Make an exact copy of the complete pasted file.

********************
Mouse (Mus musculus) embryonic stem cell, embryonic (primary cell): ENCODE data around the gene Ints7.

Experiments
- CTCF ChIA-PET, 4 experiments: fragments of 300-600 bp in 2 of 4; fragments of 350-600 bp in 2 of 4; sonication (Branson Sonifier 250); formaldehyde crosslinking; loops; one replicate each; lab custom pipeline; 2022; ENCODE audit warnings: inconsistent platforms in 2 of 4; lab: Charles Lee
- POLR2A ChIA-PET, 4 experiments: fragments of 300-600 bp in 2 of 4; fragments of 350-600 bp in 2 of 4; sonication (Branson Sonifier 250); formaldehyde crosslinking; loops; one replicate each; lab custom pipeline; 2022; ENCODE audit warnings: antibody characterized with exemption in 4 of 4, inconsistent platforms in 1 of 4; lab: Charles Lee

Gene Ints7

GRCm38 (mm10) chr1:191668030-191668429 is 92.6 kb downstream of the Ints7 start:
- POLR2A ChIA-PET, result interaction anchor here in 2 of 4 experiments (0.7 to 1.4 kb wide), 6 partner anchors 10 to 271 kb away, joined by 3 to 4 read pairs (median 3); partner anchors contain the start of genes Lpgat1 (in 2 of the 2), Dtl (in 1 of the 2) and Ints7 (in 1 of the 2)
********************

Mouse (Mus musculus) embryonic stem cell, embryonic (primary cell): ENCODE data around the gene Ints7.

Experiments
- CTCF ChIA-PET, 4 experiments: fragments of 300-600 bp in 2 of 4; fragments of 350-600 bp in 2 of 4; sonication (Branson Sonifier 250); formaldehyde crosslinking; loops; one replicate each; lab custom pipeline; 2022; ENCODE audit warnings: inconsistent platforms in 2 of 4; lab: Charles Lee
- POLR2A ChIA-PET, 4 experiments: fragments of 300-600 bp in 2 of 4; fragments of 350-600 bp in 2 of 4; sonication (Branson Sonifier 250); formaldehyde crosslinking; loops; one replicate each; lab custom pipeline; 2022; ENCODE audit warnings: antibody characterized with exemption in 4 of 4, inconsistent platforms in 1 of 4; lab: Charles Lee

Gene Ints7

GRCm38 (mm10) chr1:191668030-191668429 is 92.6 kb downstream of the Ints7 start:
- POLR2A ChIA-PET, result interaction anchor here in 2 of 4 experiments (0.7 to 1.4 kb wide), 6 partner anchors 10 to 271 kb away, joined by 3 to 4 read pairs (median 3); partner anchors contain the start of genes Lpgat1 (in 2 of the 2), Dtl (in 1 of the 2) and Ints7 (in 1 of the 2)